The enigma of cell death in neurodegenerative disorders

  • K. A. Jellinger
  • Ch. Stadelmann
Conference paper


Progressive cell loss in specific neuronal populations is the pathological hallmark of neurodegenerative diseases, but its mechanisms remain unresolved. Apoptotic cell death has been implicated as a major mechanism in Alzheimer disease (AD), Parkinson disease (PD) and other neurodegenerative disorders. However, DNA fragmentation in human brain as a sign of neuronal cell injury is too frequent to account for the continuous loss in these slowly progressive diseases. In a series of autopsy confirmed cases of AD, PD, related disorders, and age-matched controls, DNA fragmentation using the TUNEL method, an array of apoptosis-related proteins (ARP), proto-oncogenes, and activated caspase-3, the key enzyme of late-stage apoptosis, were examined. In AD, a considerable number of hippocampal neurons and glial cells showed DNA fragmentation with a 3- to 6-fold increase related to neurofibrillary tangles and amyloid deposits, but only 1 in 2.600 to 5.600 neurons displayed apoptotic morphology and cytoplasmic immunoreactivity for activated caspase-3, whereas no neurons were labeled in age-matched controls. caspase-3 immunoreactivity was seen in granules of cells with granulovacuolar degeneration, in around 25% co-localized with early cytoplasmic deposition of tau-protein. In progressive supranuclear palsy, only single neurons and several oligodendrocytes in brainstem, some with tau-deposits, were TUNEL-positive and expressed both ARPs and activated caspase-3. In PD, dementia with Lewy bodies, multisystem atrophy (MSA), and corticobasal degeneration.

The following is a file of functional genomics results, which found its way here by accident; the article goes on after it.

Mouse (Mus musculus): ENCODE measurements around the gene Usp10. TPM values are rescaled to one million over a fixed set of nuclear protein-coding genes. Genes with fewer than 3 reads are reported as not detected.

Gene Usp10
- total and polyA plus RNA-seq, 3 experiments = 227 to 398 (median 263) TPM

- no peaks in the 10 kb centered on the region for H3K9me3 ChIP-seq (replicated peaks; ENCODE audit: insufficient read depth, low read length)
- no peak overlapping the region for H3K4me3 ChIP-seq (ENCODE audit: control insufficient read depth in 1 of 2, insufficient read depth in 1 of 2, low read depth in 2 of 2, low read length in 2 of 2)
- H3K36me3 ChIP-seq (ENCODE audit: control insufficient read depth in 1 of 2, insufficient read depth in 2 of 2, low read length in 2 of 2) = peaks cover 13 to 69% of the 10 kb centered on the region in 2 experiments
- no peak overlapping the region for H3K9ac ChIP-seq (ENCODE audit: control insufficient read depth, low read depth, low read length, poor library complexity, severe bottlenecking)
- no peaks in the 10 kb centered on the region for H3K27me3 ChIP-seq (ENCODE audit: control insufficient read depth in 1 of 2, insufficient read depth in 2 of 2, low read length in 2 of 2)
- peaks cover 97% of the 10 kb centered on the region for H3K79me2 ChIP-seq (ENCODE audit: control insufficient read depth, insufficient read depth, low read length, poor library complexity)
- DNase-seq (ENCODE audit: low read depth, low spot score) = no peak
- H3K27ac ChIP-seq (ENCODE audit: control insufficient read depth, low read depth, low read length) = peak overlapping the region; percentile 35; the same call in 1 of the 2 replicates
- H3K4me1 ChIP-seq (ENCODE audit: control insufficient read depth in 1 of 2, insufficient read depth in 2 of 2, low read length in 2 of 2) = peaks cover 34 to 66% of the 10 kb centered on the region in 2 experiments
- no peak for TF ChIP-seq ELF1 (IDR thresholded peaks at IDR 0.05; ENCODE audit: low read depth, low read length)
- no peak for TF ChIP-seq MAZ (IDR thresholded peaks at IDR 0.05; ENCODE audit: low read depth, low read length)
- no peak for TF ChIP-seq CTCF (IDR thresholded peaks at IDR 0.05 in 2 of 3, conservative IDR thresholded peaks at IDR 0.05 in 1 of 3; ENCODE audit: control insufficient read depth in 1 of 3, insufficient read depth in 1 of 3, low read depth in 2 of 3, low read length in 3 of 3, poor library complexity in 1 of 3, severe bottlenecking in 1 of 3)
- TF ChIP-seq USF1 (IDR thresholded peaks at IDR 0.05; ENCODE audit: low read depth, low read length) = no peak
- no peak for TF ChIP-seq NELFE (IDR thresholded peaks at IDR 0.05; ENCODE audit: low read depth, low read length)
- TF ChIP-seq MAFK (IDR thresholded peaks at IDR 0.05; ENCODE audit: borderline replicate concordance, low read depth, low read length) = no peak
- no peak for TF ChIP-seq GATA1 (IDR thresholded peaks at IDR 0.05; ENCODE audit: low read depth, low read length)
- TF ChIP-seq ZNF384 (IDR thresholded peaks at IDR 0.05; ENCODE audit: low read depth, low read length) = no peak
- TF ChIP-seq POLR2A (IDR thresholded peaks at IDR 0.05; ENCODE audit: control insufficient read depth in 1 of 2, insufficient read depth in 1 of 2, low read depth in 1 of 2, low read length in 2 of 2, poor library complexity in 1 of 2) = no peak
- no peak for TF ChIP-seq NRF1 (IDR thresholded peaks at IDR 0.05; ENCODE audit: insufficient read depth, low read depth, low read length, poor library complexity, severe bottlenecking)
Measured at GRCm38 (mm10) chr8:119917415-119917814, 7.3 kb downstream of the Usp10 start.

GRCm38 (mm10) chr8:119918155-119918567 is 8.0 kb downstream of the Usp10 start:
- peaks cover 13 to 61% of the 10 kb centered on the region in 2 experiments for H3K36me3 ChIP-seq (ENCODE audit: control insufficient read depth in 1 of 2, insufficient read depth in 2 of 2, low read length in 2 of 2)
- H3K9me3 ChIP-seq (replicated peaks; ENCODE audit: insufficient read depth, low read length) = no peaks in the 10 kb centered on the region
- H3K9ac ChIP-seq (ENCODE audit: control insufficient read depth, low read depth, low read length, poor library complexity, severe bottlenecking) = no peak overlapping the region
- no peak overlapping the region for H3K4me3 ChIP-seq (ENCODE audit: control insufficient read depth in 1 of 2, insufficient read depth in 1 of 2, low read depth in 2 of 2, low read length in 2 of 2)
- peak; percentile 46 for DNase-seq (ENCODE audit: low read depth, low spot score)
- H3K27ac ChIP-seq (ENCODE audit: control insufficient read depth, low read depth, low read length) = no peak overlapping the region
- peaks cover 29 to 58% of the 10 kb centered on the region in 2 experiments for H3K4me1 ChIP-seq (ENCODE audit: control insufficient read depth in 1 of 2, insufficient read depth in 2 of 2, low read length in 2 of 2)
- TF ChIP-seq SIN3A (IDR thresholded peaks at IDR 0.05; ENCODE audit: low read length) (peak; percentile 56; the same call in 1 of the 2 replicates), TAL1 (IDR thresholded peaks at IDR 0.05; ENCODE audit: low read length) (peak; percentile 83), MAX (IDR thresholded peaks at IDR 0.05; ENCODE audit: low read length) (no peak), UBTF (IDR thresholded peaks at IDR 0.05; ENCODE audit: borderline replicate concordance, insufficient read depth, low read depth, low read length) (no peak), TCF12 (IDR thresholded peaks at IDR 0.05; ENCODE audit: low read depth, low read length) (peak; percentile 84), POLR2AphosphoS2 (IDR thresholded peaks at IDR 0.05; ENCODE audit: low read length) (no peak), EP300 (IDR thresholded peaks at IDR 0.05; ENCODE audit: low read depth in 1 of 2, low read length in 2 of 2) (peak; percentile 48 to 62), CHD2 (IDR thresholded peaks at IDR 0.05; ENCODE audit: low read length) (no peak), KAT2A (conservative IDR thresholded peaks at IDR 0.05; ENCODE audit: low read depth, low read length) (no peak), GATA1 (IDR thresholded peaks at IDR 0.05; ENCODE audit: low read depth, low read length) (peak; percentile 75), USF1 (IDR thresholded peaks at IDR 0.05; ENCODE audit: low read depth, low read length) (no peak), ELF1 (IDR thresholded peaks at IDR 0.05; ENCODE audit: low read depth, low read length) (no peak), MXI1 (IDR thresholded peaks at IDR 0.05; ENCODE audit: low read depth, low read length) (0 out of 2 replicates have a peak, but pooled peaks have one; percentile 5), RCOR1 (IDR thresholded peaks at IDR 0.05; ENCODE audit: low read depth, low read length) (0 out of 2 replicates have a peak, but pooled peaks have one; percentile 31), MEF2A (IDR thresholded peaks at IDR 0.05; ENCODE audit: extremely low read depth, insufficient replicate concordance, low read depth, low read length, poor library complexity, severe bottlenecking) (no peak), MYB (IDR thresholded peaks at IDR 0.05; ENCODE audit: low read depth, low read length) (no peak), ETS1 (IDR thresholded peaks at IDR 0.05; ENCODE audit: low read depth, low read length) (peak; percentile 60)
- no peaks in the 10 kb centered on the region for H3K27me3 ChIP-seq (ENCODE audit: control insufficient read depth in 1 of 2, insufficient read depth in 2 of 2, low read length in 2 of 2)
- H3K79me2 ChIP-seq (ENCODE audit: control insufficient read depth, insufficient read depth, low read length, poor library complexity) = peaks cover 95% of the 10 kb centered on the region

Amyotrophic Lateral Sclerosis Alzheimer Disease Parkinson Disease Multiple System Atrophy Dementia With Lewy Body 
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Copyright information

© Springer-Verlag Wien 2000

Authors and Affiliations

  • K. A. Jellinger
    • 1
  • Ch. Stadelmann
    • 2
  1. 1.Ludwig Boltzmann Institute of Clinical NeurobiologyViennaAustria
  2. 2.Department of NeuroimmunologyBrain Research Institute, University of Vienna School of MedicineBerlinGermany

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